Not a snowflake in sight

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While the rest of the country is covered in snow, the flat Fylde coast escapes.

It’s a weird sensation walking on frozen, slippery sand.  Jack Frost has sprinkled glitter in the dips and furrows left behind by the sea. Salty puddles are iced over.  It must have been a cold night.

Frost

Frozen sand

Frozen

Frozen ripples

Sunlight creates shadowy patterns, and I think of hot waffles with maple syrup and salted caramel ice cream.

Frozen

Sand patterns

The mountains of North Wales and the Lake District are snow-capped.  There’s an icing-sugar dusting of snow over the Bowland Fells and across the Ribble towards Winter Hill. Breathtakingly beautiful.

North Wales

Snow-capped Welsh Mountains

And what have we got?  Just a glorious, sunny day and spectacular views.

Frozen

St Annes Beach Huts

 

 

 

 

 

 

 

 

 

 

 

 

 

 

 

 

 

 

 

 

 

 

 

 

 

 

 

 

 

 

 

 

 

 

 

 

 

 

 

 

 

 

 

 

 

 

 

 

 

 

 

 

 

 

 

 

 

 

 

 

 

 

 

 

 

 

 

 

 

 

 

 

 

 

 

 

 

 

 

 

 

 

 

 

 

 

 

 

 

 

 

 

 

 

 

 

 

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Mission 2 complete

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Mission 2

Scarf & Hat

At the expense of being boring,
that’s another scarf in the bag!
Different wool
Different hook
Different experience altogether

As for experimenting with rounds
After umpteen shaky starts
Le voila!
A hat, with curlicue adornments.
How cool are they?

Learning slowly but still  many unresolved queries
Books, magazines, You-Tube
can all help the novice

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But Mrs Johnson’s Emporium
is the only place for me
The knit and knatterers will have all the answers
And all the patience in the world
to show me the way

Mrs Johnson's Emporium

Mrs Johnson’s Emporim

 

 

 

Magic Circles

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Where’s Paul Daniels
when you need him?

Didn’t get to grips with magic circles

June, one of Mrs Johnson’s kindly knit and knatterers with the patience of a saint, came to my rescue and demonstrated magic circles.  Umpteen times.  I nodded knowingly, quietly hoping that, once home and with a glass of wine to hand, I’d remember how to start a magic circle.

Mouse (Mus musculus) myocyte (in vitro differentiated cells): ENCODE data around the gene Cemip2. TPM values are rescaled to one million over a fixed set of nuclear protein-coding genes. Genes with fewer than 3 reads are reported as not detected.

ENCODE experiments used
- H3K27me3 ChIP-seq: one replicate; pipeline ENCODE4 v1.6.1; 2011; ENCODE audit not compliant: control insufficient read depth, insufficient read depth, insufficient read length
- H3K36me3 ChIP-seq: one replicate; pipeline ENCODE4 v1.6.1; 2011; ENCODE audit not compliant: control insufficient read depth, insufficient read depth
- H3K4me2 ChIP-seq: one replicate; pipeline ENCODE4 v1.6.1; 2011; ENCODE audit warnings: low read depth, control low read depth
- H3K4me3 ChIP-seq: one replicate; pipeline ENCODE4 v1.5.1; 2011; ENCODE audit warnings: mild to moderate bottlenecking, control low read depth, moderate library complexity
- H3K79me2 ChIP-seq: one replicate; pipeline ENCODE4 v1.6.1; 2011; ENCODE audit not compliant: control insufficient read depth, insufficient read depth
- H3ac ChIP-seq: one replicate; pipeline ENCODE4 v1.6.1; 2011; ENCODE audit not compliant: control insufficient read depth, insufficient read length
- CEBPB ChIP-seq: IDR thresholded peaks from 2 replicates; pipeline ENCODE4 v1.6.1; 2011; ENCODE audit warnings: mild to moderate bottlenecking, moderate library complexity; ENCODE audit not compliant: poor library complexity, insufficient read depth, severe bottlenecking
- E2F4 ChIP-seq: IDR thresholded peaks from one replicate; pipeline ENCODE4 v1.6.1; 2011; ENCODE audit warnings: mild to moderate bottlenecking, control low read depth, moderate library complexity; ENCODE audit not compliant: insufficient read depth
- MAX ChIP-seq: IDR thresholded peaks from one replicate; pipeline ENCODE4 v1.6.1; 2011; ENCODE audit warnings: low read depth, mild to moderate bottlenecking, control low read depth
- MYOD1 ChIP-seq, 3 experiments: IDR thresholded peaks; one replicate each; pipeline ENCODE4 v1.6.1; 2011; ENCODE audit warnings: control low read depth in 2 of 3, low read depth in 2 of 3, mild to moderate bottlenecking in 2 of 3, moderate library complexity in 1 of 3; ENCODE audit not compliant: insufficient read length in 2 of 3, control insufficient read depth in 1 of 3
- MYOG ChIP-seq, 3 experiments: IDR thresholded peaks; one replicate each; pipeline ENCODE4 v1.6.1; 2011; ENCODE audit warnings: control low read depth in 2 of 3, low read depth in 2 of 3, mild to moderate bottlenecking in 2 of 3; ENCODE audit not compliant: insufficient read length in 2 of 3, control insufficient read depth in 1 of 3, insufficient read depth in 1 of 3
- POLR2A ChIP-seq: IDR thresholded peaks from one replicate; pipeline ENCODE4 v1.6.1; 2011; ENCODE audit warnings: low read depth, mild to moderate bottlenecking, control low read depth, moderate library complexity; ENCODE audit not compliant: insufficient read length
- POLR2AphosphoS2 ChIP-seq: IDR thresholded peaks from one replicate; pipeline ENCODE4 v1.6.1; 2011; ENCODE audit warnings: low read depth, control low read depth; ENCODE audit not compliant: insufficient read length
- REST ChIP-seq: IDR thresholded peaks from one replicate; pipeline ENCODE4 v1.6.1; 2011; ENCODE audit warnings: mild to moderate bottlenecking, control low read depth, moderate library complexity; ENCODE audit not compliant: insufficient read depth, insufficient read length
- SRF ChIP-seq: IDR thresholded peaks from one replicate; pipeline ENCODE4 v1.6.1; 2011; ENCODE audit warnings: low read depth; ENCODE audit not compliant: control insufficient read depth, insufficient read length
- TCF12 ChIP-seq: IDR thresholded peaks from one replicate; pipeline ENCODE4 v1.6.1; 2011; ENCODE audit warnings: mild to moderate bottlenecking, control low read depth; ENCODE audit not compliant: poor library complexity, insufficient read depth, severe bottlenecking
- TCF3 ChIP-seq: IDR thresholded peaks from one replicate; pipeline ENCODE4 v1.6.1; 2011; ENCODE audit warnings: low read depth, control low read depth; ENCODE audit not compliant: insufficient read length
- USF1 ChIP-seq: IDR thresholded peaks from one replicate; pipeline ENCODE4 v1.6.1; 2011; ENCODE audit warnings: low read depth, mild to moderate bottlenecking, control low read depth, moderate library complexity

June and Mrs Johnson’s right-hand woman, Charlene, deciphered a beanie hat pattern for me.

First, I hadn’t a clue how to interpret the instructions.  Second, why is everything classed as “easy”?  And third, who decides what’s easy?

Two hours later and I’ve got the gist of it – sort of.

Lovely creations by Mrs Johnson
and her merry band
of experienced knit and knatterers

 

I’m home now,
ready and prepared for the beanie hat project
and the magic circle

It’s all so easy!

But I need a glass of wine to start me off … … …

 

Mission Accomplished!

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Mrs Johnson's Emporium

Bunting

Not the fastest mover and shaker in Crochet Land
All fingers, thumbs, and knots!
There’s even a new language to learn
yrh, st, fptr, bptr, tr, ch

However, after much endurance,
delighted to complete first crochet project
with thanks to the encouragement of
the weekly knit and natterers
at Mrs Johnson’s Emporium

Project Scarf

Project Scarf – Completed!

Project Scarf

Fine detail of project scarf

Now practising magic circles
in preparation for the next project … …

 

Autumn Light

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Let there be light

Daylight

Sky

Sunlight

Dusk

Sky

Dusk

Sunset

Sky

Setting sun

The sight and sound
of hundreds of geese
flying to and fro
across the Ribble estuary
is awesome

This gaggle hasn’t quite got
its formation act together

Sky
Geese

 

 

Barnacles

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Barnacles

Fascinating little creatures

Barnacles

Attached to a whelk shell

Once a baby barnacle glues itself to a shell, rock, whale, turtle, boat or other object – it’s stuck there for the rest of its life.

It must be a bonus being attached to something that swims/gets buffeted about in the big seas.  Barnie reaps the benefits of being introduced to new feeding grounds full of juicy plankton.

Barnacles are filter feeders and are harmless to the beasties/objects they’ve selected as their anchor.  They’re merely using them either as a mode of transport or a fixed place where the tides wash in and out.

The beasties
are unlikely to notice
they’re wearing
a coat of many barnacles

Barnacles are related to crabs and lobsters, and can live for 5-10 years. They date back millions of years and are possibly one of the oldest surviving creatures on the planet.

I’ve never seen barnacles
attached to a throw-away food carton

Barnacles

Attached to a food carton

 

Random pondering

If the carton disintegrates,
will the barnacles
lose their hold on life?

Fascinating little creatures